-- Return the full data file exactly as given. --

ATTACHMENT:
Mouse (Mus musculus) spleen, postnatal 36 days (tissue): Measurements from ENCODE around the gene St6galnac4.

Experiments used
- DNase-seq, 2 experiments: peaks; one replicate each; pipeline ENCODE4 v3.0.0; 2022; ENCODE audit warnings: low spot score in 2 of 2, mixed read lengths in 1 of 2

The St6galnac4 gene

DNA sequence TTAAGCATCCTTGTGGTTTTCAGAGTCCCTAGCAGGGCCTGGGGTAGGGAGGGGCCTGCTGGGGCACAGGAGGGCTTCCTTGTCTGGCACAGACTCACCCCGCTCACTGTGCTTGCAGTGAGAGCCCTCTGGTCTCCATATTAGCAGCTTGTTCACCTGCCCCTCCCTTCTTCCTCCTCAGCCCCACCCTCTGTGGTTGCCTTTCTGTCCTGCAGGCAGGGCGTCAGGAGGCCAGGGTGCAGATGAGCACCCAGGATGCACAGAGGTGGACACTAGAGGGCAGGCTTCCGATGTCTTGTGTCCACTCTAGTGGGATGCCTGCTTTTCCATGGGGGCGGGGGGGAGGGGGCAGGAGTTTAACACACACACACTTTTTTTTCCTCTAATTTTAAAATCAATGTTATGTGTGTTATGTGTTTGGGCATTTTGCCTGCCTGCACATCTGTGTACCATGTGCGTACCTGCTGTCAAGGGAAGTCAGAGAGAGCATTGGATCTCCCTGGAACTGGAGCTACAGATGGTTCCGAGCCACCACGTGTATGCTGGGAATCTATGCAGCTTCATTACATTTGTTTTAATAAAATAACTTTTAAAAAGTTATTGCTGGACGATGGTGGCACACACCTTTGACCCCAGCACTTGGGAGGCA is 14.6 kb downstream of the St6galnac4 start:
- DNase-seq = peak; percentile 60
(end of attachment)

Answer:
Mouse (Mus musculus) spleen, postnatal 36 days (tissue): Measurements from ENCODE around the gene St6galnac4.

Experiments used
- DNase-seq, 2 experiments: peaks; one replicate each; pipeline ENCODE4 v3.0.0; 2022; ENCODE audit warnings: low spot score in 2 of 2, mixed read lengths in 1 of 2

The St6galnac4 gene

DNA sequence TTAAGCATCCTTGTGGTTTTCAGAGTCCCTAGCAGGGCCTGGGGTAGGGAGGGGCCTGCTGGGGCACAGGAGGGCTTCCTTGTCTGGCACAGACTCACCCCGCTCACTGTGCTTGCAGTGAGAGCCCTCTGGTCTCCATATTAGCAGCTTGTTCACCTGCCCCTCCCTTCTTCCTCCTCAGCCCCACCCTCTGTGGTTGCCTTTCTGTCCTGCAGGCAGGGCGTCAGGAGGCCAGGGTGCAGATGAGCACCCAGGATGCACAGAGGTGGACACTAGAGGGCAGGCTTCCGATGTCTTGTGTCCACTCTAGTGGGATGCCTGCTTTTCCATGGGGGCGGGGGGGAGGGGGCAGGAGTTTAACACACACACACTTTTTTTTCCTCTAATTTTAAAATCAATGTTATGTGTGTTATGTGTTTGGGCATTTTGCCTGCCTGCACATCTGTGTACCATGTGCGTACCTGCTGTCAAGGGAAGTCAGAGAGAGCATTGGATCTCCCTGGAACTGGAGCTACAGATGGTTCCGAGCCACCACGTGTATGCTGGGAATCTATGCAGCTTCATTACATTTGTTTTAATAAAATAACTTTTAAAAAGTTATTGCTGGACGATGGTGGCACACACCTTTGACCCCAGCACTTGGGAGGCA is 14.6 kb downstream of the St6galnac4 start:
- DNase-seq = peak; percentile 60